When you think of the very first automobile created, what do you imagine? Cars made out of tree branches with stone wheels, powered by Fred Flintstone’s feet? A quaint little buggy with thin, oversized tires, driven by a man wearing a top hat? What did the very first cars look like, and how have they changed over the years? They’re probably a little different than you’d think!
While some of the very first cars were powered by steam engines, dating back to the 1700s, it was Karl Benz in 1885 who invented the first gas-powered car, which he later received a patent for in 1886. Benz’s first car had three wheels, looked much like an elongated tricycle, and sat two people. Four-wheeled gas-powered cars were later introduced in 1891. The invention of the gas-powered automobile marked the beginning of the evolution.
The first cars didn’t have windshields, doors, turn signals, or even a round steering wheel – a far cry from what we’ve become accustomed to. It can be said that Karl Benz’s first gas-powered car was the major catalyst for the production of automobiles, as many followed in his footsteps, trying to create their own version of a car.
It wasn’t until Henry Ford’s 1906 Model T that automobiles started to resemble what we’re familiar with today. Thanks to Ford’s invention of the assembly line, cars we able to be mass-produced, and became affordable to the general population. And, along with mass production came new features, some of the first being speedometers, seatbelts, windshields, and rear-view mirrors.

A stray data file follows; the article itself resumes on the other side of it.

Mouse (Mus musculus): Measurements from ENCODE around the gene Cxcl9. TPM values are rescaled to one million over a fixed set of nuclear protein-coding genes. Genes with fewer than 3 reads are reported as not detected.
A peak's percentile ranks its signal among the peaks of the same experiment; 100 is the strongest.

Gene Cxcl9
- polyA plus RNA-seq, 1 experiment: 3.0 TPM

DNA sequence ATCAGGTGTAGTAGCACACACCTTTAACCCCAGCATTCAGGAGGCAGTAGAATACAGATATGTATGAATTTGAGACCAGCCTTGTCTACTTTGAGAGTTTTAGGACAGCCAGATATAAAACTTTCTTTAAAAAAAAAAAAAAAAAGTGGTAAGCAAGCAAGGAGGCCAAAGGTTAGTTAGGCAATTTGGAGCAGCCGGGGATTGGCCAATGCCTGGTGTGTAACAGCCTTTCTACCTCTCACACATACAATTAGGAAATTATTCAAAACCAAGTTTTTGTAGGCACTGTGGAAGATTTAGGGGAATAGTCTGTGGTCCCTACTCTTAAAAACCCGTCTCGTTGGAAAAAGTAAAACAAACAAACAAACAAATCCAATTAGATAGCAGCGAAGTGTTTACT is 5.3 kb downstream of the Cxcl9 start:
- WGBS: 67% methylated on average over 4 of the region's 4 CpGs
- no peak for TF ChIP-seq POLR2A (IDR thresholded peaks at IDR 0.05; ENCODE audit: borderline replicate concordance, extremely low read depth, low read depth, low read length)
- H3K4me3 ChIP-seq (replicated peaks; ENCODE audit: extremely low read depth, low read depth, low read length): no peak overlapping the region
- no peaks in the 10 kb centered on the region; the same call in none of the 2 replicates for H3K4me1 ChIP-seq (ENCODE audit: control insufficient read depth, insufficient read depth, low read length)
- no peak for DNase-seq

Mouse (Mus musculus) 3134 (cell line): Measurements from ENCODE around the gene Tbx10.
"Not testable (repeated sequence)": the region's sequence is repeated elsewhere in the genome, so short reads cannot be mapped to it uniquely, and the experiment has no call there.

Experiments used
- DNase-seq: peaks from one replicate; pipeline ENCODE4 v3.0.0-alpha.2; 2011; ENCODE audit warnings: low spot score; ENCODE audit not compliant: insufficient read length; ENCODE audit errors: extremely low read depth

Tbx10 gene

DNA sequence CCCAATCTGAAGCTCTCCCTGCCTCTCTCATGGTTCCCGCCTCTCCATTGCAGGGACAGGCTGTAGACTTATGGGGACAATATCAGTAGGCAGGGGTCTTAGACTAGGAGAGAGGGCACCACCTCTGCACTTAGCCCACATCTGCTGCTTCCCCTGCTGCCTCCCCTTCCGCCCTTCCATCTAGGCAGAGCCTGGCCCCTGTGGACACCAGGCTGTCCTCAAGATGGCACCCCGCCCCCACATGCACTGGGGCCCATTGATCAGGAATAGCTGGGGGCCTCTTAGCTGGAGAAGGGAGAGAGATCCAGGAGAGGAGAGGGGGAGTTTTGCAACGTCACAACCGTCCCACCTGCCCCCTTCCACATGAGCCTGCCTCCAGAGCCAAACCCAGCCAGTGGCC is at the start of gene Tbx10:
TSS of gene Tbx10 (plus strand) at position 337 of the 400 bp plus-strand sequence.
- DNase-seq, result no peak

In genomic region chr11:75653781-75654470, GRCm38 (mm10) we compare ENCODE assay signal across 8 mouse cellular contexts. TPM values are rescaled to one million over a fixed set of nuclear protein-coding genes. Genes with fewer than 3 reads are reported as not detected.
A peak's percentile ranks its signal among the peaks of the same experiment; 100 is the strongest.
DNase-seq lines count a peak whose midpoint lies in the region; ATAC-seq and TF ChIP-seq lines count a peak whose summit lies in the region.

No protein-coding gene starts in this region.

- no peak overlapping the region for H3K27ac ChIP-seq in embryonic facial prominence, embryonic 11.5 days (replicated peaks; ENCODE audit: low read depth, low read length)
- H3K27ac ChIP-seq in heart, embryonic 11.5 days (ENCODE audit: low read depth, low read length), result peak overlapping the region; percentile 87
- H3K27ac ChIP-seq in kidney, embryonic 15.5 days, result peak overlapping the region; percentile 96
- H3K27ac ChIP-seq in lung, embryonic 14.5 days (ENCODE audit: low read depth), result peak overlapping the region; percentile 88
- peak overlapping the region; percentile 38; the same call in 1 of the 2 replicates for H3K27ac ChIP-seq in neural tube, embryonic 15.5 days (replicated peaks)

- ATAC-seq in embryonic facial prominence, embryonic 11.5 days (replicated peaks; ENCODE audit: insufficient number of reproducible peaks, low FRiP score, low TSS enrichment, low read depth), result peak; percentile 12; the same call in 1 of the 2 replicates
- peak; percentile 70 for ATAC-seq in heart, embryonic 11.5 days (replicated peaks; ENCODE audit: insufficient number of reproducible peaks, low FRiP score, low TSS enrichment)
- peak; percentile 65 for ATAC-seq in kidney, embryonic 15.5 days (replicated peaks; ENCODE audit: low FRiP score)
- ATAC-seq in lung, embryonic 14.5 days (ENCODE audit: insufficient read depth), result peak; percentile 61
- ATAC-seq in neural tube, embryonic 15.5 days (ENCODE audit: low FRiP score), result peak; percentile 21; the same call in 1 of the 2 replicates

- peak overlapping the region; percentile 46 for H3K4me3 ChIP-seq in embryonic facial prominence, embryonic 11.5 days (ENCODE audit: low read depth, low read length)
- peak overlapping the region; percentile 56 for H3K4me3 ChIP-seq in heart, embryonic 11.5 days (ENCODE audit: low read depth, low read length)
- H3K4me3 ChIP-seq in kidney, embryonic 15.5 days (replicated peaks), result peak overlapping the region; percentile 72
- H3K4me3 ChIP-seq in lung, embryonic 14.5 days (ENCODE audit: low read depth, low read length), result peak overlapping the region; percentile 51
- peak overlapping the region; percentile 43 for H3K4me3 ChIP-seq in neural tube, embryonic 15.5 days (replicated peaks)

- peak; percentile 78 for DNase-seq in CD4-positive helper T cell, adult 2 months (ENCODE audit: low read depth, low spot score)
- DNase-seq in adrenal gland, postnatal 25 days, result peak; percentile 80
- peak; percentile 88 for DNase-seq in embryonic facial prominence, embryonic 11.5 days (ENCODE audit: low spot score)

Believe it or not, the first turn signals weren’t added to an automobile until Buick did it in 1939 – that’s even after the first car with electric windows and air conditioning! Then cars started to get fancy, with power steering (1951), cruise control (1957), three-point seatbelts (1959), and heated seats (1966).
In 1973, Oldsmobile installed the first passenger airbag into their “Tornado” model. Over 20 years later in 1998, the federal government required all passenger vehicles to come standard with dual frontal airbags.
In the late 80’s and early 90’s, keyless entry systems, electric doors and windows, sunroofs, and CD players began to gain popularity.
Which brings us to modern-day cars, with MP3 players, hard drives, advanced safety systems, GPS, and even the ability to parallel park themselves. Seems crazy, but it’s true. In this age, cars come standard with features that were once a luxury (or didn’t even exist at all). It’s amazing to think how far cars have come…and the technology keeps advancing.
With technology advancing, it’s necessary to keep up with on-road techniques to keep those around you safe at all times. Check out our defensive driving course here.
This article was originally published on idrivesafely.com
Featured Image Credits: Pixabay